CTOD report provides methodology for assessing and boosting the walkability of existing activity centers. As demographic trends, quality of life concerns, and personal preferences shift, more and more residents of the Twin Cities region are looking to live in walkable neighborhoods with access to shops and services and alternatives to driving. These demands—also seen in national trends—will form an ever-greater segment of the real estate market in the coming decades. Responding to these trends will be necessary to preserve the economic strength and competitiveness of the Twin Cities region.
The proposed Central Corridor Light Rail Transit (LRT) line stretching from downtown Minneapolis to downtown Saint Paul has the potential to revitalize the neighborhoods it passes through. Projected to carry nearly 43,270 passengers daily by the year 2030, the line is an opportunity for significant investment in the local economy through transportation infrastructure improvements. When completed, the increased mobility and accessibility along the corridor will provide opportunities for increased economic activity and provide existing businesses with the ability to reach new markets.
Many of the business owners along the corridor, however, are concerned about the negative impacts the construction process may bring. The proposed transit line is scheduled to begin a three year construction phase in 2010. Construction of light rail, like any large construction process, can significantly disrupt the normal business operations along a corridor. Potential impacts include the…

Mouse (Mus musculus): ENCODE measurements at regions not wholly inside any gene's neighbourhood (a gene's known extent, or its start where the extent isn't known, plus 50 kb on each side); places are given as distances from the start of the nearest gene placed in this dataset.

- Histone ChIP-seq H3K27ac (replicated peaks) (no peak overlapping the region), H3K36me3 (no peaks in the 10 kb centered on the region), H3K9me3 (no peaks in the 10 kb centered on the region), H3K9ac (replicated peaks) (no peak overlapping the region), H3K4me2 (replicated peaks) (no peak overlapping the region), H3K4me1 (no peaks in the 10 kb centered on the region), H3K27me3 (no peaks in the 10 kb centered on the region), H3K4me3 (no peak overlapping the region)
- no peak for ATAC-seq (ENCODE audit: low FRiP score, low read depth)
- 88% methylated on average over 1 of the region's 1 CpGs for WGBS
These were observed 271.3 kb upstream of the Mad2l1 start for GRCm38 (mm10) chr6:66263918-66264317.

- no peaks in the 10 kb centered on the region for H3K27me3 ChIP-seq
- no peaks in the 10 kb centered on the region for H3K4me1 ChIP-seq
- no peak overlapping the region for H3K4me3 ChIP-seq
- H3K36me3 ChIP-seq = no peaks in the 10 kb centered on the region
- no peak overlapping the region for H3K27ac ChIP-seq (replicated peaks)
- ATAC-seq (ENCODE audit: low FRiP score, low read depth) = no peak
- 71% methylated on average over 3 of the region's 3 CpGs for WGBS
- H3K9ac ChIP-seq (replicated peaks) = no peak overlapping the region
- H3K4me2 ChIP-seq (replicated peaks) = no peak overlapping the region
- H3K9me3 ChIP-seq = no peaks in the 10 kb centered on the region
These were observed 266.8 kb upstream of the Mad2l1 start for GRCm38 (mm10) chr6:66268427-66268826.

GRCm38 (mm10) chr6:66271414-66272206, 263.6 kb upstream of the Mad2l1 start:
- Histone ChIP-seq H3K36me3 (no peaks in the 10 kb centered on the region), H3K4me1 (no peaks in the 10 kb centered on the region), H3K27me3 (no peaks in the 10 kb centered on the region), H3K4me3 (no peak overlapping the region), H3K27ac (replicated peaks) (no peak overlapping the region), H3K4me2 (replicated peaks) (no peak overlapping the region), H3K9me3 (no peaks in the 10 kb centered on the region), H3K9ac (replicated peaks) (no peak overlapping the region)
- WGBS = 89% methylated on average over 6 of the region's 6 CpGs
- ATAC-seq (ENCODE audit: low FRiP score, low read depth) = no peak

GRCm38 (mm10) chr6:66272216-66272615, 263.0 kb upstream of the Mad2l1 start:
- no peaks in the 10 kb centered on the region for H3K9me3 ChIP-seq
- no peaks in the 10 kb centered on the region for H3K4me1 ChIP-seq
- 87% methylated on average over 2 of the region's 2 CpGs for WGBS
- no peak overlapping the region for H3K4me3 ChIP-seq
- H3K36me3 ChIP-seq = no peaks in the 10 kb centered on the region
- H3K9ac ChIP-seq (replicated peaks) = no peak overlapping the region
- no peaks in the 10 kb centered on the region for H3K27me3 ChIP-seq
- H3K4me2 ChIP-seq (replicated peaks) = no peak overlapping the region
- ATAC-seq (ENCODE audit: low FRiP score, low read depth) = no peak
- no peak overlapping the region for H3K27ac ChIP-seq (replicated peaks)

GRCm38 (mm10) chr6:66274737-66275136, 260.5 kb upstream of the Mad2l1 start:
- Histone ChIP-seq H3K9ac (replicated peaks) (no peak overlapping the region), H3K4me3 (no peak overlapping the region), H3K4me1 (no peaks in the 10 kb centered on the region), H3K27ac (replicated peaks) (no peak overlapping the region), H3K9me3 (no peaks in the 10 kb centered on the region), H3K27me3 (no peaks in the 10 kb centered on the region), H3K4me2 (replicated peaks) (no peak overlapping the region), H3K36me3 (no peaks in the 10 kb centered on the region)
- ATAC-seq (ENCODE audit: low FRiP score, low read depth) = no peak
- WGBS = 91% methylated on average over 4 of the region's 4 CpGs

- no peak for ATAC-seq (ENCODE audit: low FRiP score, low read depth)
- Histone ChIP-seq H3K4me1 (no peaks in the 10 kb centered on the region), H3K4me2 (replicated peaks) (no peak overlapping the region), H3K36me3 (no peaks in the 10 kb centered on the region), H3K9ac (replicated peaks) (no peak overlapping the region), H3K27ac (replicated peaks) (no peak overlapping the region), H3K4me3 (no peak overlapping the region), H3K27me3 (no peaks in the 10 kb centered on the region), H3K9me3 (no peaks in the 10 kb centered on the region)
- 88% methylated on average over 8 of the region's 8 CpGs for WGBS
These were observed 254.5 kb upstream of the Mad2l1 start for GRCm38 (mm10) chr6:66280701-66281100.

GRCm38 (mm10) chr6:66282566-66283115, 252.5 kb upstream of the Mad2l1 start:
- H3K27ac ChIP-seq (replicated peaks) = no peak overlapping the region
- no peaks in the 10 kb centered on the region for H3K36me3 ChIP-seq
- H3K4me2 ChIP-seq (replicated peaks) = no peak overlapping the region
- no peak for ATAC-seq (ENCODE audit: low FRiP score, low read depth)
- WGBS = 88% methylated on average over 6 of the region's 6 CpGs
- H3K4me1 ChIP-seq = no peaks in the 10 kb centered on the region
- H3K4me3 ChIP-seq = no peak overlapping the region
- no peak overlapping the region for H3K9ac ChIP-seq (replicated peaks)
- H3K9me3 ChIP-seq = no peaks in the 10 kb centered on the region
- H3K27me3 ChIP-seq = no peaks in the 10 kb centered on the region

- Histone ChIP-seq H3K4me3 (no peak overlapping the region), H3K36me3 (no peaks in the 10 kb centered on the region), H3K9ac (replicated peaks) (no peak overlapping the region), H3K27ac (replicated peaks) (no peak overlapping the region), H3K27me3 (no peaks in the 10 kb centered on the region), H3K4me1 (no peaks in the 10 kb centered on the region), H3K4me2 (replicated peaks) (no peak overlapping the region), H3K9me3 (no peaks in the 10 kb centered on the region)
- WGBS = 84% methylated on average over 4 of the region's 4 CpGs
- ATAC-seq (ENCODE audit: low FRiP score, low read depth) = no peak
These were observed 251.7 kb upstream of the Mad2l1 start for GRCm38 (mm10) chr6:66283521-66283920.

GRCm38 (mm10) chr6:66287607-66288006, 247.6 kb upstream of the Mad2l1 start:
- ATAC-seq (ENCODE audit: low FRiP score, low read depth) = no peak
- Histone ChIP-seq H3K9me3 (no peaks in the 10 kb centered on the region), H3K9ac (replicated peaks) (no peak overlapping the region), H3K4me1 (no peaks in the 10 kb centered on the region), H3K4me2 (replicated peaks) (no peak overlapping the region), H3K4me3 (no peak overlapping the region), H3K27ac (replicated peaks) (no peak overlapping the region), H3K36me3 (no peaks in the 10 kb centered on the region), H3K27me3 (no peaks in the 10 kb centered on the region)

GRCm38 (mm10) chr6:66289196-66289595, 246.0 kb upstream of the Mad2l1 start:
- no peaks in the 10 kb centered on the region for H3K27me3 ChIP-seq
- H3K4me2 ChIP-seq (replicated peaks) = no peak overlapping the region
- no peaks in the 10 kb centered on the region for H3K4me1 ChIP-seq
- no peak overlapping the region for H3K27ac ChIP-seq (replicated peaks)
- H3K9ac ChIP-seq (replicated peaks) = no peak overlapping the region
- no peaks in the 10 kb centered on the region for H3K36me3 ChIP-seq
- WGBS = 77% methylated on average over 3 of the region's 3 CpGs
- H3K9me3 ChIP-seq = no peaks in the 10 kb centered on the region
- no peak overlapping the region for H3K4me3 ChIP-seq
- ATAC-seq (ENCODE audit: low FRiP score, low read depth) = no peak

This Streetcar Feasibility Study is being conducted in conjunction with the Access Minneapolis Ten-Year Transportation Action Plan, which lays the groundwork for transportation improvements that are designed to meet the long-term objectives of the Minneapolis Plan, the City’s comprehensive plan.
The design guidelines in this study report for Transit-Oriented Development in the North Minneapolis Penn-West Broadway Avenue redevelopment area are the result of a nine-month long public planning process.
The intersection of Penn-West Broadway Avenue will be the location for an inbound and outbound Bottineau Boulevard Bus Rapid Transit (BRT) station, scheduled for construction in late 2006. The BRT stations will be heated, well-lit and partially enclosed, with ticket machines for off-board fare collection and real-time information kiosks that show the arrival time of the next bus. Bus Rapid Transit combines ef. ciency, speed and the lower cost of buses using service features such as limited stops and signal priority.
These design guidelines present the vision of the West Broadway Community Advisory Committee and the West Broadway community for the future and should inspire and guide redevelopment within the Penn-West Broadway Transit-Oriented Development (TOD) District.
Like most metropolitan areas, the Twin Cities has seen dramatic decentralization of population and jobs during recent decades. These trends have not been as dramatic in the Twin Cities as in many other metropolitan areas for several reasons. The region is home to one of the strongest regional planning organizations in the country – the Twin Cities Metropolitan Council – and it boasts the country’s only region-wide tax-base sharing program – the Twin Cities Fiscal Disparities Program. As a result, sprawl rates and fiscal inequality are not as great as in many regions. The region’s core cities – Minneapolis and St. Paul – have also fared well economically compared with many other central cities.